|Voiced bilabial trill|
The voiced bilabial trill is a type of consonantal sound, used in some spoken languages. The symbol in the International Phonetic Alphabet that represents the sound is ⟨ʙ⟩, and the equivalent X-SAMPA symbol is
Features of the voiced bilabial trill:
|Komi-Permyak||[ʙuɲgag]||'dung beetle'||Generally paralinguistic. This is the only true word it is found in.|
|Lizu||[tʙ̩˥˩]||'bean'||Syllabic; allophone of /u/ after initial /pʰ, p, b, tʰ, t, d/.|
|Ngwe||Lebang dialect||[àʙɨ́ ́]||'ash'|
|Pirahã||kaoáíbogi||[kàò̯áí̯ʙòˈɡì]||'evil spirit'||Allophone of /b/ before /o/|
|Pumi||[pʙ̩˥]||'to dig'||Syllabic; allophone of /ə/ after /pʰ, p, b, tʰ, t, d/.|
|Sangtam||[t ͡ʙʰʌ ̀]||'plate'||Phonemic, as /t ͡ʙ/, found in /t ͡ʙaŋ/ 'needle'|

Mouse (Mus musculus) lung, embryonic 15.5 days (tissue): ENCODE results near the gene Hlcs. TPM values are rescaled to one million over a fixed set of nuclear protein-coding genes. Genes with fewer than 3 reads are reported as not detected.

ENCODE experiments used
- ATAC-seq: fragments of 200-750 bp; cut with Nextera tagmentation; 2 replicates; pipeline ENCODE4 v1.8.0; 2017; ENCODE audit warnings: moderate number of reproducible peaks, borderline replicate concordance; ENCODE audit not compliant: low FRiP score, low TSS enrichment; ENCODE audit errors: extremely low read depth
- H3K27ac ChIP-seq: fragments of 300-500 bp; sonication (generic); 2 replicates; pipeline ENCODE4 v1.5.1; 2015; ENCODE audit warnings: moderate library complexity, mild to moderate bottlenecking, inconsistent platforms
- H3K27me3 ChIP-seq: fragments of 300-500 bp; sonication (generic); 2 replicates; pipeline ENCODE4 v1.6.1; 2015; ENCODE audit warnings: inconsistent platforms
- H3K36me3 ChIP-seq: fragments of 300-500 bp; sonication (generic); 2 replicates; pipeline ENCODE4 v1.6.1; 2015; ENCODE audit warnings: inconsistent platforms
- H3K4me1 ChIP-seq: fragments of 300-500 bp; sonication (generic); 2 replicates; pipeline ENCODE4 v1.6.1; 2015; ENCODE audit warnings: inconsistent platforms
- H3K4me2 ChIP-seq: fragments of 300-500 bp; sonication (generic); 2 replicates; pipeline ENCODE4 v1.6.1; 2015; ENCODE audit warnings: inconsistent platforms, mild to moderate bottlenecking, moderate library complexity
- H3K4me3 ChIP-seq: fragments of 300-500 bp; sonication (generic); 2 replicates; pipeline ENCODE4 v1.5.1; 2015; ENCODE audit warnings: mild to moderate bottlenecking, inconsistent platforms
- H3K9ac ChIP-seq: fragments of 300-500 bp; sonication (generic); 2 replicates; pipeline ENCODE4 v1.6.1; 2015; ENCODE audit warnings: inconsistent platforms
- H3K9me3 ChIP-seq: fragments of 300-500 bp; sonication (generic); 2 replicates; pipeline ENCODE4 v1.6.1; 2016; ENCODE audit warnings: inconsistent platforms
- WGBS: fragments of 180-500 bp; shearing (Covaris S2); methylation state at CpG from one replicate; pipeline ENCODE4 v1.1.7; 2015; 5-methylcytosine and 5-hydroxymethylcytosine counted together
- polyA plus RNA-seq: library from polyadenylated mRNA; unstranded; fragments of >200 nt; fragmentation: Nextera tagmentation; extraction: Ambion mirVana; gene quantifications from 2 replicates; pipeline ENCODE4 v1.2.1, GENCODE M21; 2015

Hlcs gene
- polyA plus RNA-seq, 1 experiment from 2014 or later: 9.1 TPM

The Knorkator song "[Buchstabe]" (the actual title is a glyph) on the 1999 album Hasenchartbreaker uses a similar sound to replace "br" in a number of German words (e.g. [ˈʙaːtkaʁtɔfəln] for Bratkartoffeln).
In many of the languages in which the bilabial trill occurs, it occurs only as part of a prenasalized bilabial stop with trilled release, [mbʙ]. That developed historically from a prenasalized stop before a relatively high back vowel like [mbu]. In such instances, the sounds are usually still limited to the environment of a following [u]. However, the trills in Mangbetu may precede any vowel and are sometimes preceded by only a nasal.